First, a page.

[Ffmpeg-devel] Creating releases
Sat Apr 14 14:48:15 CEST 2007
Axel Thimm <Axel.Thimm at ATrpms.net> writes:
> I know that ffmpeg prefers users to run the latest snapshots. But that
> doesn't work so well for 3rd party projects (e.g. ffmpeg consumers)
> and also not for packagers of various distributions.
> I'm packaging ffmpeg for various Red Hat/Fedora distros and am talking
> with several other packagers for the same distros on how to get our
> bits together. Turns out that everyone has a different snapshot where
> different features/bugs exist. Some have backported selected svn
> fixes, or have patched up the sources themselves. I think (frequent)
> releases would help out a lot.
> I would volunteer to help creating formal releases, so that the ffmpeg
> development doesn't get slowed down by additional workload. Probably
> most of the release process could be automated enough to have often
> enough releases to track the fast development pace of ffmpeg.
> The choice when to cut a release would have to come from the
> development team/head, though.
> What do you think?
Many projects use an iterative development model where the code is
chopped into tiny, tiny pieces, and then weeks/months/years are spent
piecing them back together to form a "release", after which the
process is repeated again. In these projects, snapshots between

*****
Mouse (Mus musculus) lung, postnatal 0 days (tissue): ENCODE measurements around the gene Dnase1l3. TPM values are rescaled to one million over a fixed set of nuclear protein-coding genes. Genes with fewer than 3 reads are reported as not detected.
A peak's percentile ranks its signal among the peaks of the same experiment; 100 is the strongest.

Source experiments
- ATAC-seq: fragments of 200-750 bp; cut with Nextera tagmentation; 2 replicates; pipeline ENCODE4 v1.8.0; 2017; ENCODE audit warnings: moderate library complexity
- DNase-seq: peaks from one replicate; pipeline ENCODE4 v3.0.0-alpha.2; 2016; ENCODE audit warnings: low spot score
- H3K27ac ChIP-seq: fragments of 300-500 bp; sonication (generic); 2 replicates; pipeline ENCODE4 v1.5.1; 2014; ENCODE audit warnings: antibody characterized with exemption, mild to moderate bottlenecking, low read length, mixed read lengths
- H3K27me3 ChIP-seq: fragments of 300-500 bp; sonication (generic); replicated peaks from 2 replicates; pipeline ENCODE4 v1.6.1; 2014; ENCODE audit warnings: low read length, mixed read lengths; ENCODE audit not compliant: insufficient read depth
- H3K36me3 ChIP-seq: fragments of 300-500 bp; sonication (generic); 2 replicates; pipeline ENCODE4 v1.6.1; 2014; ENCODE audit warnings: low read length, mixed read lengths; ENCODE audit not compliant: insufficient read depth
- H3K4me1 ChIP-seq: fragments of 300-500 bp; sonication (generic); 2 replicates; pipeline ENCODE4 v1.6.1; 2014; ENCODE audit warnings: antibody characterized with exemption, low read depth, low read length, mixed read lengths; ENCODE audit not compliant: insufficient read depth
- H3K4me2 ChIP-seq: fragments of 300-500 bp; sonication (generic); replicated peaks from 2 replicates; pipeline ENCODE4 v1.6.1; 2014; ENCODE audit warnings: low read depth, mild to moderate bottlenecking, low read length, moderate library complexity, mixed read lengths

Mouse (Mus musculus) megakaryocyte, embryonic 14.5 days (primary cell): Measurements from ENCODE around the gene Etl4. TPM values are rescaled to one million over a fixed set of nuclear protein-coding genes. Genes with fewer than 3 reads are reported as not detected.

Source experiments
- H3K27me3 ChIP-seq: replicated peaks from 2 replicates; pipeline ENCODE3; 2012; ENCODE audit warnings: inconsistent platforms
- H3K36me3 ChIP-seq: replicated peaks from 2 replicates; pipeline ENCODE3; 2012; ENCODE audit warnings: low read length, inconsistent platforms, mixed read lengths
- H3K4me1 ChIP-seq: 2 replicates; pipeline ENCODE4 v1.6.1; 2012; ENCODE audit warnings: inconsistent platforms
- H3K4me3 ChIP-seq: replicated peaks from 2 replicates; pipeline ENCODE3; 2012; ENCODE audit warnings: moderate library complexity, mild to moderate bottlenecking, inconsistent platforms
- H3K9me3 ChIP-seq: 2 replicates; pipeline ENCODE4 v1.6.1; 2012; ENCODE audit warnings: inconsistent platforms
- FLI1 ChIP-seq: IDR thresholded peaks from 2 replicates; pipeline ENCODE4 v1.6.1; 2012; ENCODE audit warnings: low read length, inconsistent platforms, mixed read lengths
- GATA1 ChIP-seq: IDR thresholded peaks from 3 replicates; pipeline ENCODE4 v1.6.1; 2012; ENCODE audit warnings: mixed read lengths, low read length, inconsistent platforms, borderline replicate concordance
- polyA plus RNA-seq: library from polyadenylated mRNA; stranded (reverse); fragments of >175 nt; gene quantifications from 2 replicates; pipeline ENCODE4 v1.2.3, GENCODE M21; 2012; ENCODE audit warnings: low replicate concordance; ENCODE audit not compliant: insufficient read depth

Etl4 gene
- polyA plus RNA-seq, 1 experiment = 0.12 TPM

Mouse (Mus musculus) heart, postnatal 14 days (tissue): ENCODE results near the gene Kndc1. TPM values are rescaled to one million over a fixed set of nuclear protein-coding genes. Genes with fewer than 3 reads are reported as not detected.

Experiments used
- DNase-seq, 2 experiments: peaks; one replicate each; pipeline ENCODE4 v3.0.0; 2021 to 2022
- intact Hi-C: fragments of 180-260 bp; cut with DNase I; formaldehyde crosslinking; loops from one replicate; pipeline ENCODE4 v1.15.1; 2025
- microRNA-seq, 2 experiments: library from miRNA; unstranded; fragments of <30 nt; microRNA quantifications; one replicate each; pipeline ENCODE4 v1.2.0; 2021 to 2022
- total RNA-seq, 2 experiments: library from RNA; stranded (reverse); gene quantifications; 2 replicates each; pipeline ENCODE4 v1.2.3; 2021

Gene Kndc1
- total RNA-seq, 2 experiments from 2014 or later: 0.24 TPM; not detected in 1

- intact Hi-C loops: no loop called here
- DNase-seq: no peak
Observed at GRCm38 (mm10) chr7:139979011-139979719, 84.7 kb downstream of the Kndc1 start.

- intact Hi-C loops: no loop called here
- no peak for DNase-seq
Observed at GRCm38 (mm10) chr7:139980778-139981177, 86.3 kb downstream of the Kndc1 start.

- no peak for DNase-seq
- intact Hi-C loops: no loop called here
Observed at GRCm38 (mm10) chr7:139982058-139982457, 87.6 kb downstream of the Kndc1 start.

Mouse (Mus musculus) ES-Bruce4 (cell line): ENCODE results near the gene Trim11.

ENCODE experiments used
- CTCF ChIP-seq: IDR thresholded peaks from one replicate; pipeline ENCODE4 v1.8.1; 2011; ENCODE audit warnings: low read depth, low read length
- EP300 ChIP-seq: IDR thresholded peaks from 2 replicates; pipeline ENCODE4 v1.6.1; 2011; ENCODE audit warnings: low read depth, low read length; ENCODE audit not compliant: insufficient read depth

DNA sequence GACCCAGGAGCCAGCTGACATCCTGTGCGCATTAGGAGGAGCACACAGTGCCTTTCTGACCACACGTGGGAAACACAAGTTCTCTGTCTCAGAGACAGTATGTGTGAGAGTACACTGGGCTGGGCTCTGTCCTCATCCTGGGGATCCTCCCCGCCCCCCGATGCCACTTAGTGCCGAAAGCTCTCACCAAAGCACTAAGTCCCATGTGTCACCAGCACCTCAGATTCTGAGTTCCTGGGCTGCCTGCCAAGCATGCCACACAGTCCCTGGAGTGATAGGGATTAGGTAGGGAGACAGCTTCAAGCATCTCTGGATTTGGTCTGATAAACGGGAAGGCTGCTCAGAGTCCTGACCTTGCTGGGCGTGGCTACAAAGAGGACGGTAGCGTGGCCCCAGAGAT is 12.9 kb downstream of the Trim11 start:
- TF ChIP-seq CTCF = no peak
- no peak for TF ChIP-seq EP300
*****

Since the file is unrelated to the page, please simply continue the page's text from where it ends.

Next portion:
releases are very unstable, and often do not even compile.
FFmpeg does not follow this model. Our aim is that head of svn should
always be stable, and to a large extent this is true. Serious bugs
usually get fixed rather quickly. Less serious bugs are equally
likely to be present in any revision.
The problem with releases is that users will tend to use (at best) the
latest release version, and will report bugs against this. Many of
these bugs will have been already fixed, and thus investigating these
reports is largely a waste of developer time.
If you wish to make releases, nobody will stop you. However, we would
ask of you to very clearly request bug reports to be sent to you, and
that you check the reports against the development head, forwarding
any bugs that are still unfixed to us. Of course you would also
filter out duplicates.
As for when to release, each revision is, as far we know, as good as
another. There are no known-stable revisions if that is what you are
To summarize, you are free to make whatever releases you wish, but you
will be on your own.
mans at mansr.com
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